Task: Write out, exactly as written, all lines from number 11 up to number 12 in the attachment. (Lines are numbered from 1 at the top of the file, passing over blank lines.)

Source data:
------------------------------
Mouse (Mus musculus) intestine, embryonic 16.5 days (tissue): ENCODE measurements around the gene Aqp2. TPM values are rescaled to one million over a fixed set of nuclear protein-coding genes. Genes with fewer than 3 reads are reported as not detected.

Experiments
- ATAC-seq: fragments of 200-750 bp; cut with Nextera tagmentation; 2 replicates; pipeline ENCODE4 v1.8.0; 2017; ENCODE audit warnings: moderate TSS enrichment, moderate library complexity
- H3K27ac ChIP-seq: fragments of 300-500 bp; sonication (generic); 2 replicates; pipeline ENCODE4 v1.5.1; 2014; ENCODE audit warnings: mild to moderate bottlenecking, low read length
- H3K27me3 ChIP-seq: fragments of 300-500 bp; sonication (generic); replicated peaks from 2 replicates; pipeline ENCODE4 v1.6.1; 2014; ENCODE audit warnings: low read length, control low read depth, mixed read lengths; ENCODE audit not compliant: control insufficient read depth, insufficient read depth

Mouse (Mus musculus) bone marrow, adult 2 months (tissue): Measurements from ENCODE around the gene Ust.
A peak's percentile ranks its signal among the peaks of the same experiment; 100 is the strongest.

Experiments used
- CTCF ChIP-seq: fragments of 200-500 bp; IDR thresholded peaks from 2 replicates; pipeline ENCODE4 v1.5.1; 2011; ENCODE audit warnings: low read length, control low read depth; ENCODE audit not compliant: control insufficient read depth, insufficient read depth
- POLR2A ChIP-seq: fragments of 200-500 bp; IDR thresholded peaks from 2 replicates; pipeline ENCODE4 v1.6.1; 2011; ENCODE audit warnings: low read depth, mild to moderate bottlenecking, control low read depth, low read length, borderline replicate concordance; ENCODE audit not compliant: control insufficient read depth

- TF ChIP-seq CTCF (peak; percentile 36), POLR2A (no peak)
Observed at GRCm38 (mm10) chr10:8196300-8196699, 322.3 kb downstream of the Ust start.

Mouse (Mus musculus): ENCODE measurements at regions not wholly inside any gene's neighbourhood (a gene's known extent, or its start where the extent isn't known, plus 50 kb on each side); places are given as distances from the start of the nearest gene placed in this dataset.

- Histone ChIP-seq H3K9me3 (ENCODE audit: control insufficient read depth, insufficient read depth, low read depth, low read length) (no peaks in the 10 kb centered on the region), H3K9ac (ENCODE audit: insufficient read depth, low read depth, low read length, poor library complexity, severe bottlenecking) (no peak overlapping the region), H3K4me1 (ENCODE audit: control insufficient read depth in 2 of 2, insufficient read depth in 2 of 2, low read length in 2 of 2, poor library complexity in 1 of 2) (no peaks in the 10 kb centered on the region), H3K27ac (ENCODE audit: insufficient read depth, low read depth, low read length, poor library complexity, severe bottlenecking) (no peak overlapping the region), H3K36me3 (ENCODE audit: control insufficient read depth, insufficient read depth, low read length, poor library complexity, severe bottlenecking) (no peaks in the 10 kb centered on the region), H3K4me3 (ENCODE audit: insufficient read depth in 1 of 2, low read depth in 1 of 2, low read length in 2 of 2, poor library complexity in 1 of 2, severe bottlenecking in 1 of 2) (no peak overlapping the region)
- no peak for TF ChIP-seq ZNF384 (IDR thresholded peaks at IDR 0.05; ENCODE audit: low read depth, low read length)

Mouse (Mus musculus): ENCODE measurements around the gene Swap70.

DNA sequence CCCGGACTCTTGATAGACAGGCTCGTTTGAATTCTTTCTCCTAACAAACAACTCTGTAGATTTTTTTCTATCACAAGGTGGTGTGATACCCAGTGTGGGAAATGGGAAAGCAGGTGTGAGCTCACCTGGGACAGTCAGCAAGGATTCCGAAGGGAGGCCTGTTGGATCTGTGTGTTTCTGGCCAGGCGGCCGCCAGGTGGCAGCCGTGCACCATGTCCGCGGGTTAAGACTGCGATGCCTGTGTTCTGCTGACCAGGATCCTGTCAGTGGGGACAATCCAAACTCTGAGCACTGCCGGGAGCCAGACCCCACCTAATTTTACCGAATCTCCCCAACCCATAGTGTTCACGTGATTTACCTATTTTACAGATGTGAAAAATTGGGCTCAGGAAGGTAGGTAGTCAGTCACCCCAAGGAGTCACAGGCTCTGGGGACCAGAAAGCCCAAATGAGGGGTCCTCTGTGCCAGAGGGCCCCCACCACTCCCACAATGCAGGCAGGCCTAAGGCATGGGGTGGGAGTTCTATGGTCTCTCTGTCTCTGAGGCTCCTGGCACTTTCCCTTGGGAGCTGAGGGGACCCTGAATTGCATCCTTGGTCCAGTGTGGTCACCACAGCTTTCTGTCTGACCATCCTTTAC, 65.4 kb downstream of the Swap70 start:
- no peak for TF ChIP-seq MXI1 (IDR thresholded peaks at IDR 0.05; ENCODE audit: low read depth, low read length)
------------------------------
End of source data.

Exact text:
- TF ChIP-seq CTCF (peak; percentile 36), POLR2A (no peak)
Observed at GRCm38 (mm10) chr10:8196300-8196699, 322.3 kb downstream of the Ust start.